What Are Anne Bradstreet's Religious Beliefs

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Two Minds, One Lifestyle In life, everyone needs a little motivation for them to keep going, or to know what to do next. For the Puritans, God was that motivation. Two Puritans, Anne Bradstreet and Jonathan Edwards, both lived their lives devoted to God, but at the same time, they differed in lifestyles, especially through their writing. Analyzing Anne Bradstreet's poems, “To my Dear and Loving Husband” and “Upon the Burning of Our House”, and Jonathan Edwards’ sermon, “Sinners in the Hands of an Angry God”, readers can understand that there are many differences, but also many similarities in the two’s religious views and use of literary devices. The religious views of Bradstreet and Edwards are somewhat similar, but also differ in many ways. …show more content…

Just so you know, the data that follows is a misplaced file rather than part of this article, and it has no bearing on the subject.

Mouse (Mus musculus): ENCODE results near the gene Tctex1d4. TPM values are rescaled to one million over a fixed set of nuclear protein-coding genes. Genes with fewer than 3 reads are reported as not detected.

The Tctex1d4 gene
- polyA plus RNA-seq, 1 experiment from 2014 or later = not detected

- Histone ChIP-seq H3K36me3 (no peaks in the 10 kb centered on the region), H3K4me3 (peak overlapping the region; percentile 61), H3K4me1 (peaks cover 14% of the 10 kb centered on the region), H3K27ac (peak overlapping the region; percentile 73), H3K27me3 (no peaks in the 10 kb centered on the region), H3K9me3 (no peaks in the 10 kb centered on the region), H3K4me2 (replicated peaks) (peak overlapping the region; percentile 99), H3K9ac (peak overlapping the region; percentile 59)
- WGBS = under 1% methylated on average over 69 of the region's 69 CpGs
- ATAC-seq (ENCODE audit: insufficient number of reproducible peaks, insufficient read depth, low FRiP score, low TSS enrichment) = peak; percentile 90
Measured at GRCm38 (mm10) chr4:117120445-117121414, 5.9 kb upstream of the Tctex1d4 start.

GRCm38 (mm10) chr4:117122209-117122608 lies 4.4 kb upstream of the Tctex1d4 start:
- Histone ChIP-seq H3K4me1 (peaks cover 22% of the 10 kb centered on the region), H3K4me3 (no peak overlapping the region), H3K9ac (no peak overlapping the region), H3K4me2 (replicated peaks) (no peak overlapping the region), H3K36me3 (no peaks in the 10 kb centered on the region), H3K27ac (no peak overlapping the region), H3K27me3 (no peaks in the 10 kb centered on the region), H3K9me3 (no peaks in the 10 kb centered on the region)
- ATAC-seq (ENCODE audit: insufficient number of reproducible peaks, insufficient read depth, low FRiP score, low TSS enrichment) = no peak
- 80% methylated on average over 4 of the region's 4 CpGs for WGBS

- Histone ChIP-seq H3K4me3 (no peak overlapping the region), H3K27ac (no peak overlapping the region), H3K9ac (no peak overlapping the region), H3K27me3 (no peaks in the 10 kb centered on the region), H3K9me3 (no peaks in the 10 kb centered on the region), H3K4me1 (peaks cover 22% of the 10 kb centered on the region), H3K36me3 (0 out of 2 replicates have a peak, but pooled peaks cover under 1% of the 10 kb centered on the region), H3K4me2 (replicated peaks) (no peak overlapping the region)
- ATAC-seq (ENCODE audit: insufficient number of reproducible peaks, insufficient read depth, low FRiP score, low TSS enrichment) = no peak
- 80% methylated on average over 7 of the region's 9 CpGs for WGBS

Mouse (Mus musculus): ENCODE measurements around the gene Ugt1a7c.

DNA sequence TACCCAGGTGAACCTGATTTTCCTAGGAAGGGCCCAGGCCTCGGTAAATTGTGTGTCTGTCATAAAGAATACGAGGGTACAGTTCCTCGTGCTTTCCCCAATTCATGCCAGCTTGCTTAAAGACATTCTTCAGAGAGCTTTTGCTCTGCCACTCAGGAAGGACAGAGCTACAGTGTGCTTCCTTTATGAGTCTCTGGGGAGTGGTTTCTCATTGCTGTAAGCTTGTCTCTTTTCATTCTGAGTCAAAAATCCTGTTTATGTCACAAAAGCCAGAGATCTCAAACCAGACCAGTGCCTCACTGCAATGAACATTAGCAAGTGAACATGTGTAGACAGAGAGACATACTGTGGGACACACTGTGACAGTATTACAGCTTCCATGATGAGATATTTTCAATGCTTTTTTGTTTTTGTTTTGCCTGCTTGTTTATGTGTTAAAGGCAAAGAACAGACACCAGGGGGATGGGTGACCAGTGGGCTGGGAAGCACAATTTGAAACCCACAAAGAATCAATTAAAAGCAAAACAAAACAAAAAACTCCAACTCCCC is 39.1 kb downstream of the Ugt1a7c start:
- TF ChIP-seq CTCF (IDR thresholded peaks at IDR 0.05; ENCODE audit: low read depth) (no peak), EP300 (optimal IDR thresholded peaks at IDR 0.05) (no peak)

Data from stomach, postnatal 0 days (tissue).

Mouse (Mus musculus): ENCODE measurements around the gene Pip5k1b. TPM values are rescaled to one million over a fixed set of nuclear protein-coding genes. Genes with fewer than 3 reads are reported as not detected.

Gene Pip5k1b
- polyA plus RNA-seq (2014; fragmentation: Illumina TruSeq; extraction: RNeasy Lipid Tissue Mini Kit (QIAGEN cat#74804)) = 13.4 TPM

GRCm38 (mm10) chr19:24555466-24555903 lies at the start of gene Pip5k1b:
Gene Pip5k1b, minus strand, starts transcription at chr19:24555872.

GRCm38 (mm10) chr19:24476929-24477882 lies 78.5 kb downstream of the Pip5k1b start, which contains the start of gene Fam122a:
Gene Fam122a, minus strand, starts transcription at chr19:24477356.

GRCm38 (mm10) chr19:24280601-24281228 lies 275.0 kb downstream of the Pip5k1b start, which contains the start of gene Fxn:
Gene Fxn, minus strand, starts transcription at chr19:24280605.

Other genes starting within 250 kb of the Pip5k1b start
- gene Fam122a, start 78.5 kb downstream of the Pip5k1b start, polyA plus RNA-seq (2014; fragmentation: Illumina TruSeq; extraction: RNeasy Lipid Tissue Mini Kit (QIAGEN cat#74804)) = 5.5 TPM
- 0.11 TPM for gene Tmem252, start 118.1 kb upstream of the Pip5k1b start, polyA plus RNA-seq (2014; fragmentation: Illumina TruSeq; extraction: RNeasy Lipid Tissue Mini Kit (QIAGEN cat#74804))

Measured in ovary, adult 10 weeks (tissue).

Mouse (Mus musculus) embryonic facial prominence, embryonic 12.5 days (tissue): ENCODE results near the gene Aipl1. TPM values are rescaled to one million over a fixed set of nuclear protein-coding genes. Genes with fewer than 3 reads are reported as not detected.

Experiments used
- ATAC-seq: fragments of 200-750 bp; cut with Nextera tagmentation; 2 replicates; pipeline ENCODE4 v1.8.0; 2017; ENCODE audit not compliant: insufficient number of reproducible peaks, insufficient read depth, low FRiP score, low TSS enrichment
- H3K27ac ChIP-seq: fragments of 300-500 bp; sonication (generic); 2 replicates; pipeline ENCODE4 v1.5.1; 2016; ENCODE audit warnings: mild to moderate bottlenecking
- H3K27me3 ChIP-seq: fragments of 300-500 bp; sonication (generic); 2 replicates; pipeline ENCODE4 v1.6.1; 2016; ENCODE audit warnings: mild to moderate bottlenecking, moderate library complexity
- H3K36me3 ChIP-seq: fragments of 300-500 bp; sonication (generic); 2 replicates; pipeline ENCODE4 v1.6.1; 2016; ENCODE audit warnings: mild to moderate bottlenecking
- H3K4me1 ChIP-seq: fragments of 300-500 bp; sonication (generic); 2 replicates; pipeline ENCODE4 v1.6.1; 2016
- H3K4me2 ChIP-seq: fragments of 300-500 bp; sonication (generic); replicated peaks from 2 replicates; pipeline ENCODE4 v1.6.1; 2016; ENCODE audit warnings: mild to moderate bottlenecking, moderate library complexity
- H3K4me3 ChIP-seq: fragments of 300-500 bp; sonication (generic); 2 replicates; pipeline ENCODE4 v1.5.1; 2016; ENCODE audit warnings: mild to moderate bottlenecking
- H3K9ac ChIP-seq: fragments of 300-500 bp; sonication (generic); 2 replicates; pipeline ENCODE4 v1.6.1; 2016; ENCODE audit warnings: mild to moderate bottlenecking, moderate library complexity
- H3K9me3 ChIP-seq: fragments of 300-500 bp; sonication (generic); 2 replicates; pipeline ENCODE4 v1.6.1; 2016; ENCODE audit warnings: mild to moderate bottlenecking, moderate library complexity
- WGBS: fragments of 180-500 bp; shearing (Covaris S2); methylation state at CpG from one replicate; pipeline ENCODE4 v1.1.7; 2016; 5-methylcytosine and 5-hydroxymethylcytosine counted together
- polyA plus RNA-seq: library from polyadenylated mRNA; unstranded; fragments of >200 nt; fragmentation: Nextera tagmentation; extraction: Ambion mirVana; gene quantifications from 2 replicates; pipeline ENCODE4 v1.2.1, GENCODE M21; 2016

For example, both writers use an ample amount of biblical allusions. In Bradstreet’s works, she talks about “all’s vanity” (line 36), which is a reference to the Bible, meaning that all is temporary or meaningless. Also, she mentions “dust” (lines 15 and 39) in her poems, which is a reference to the Book of Genesis. In Edwards’ case, he touches upon many biblical allusions as well. The most obvious reason is because he is a minister, and his sermons are all about God and religion in general! For example, when Edwards says, “For who knows the power of God’s anger?” (129), he is regarding to the book of Psalm in the Bible. Even when both Bradstreet and Edwards state “Him” in their works, they are simply referring to God himself, which is definitely a biblical allusion. To contrast, Bradstreet is more of an entertaining writer, while Edwards uses an abundance of persuasion throughout his work. For instance, Bradstreet uses more of a personal style of writing, which makes it a little more entertaining for readers. In addition, she presents the use of rhyming in her work, which also makes it a bit more fun to read. On the contrary, Edwards uses different forms of persuasion in his writing, such as emotional appeals, logical appeals, or even imagery. A good example of persuasion is when Edwards declares that, “You did not go to hell the last night” (127). In other words, Edwards is using fear and doubt

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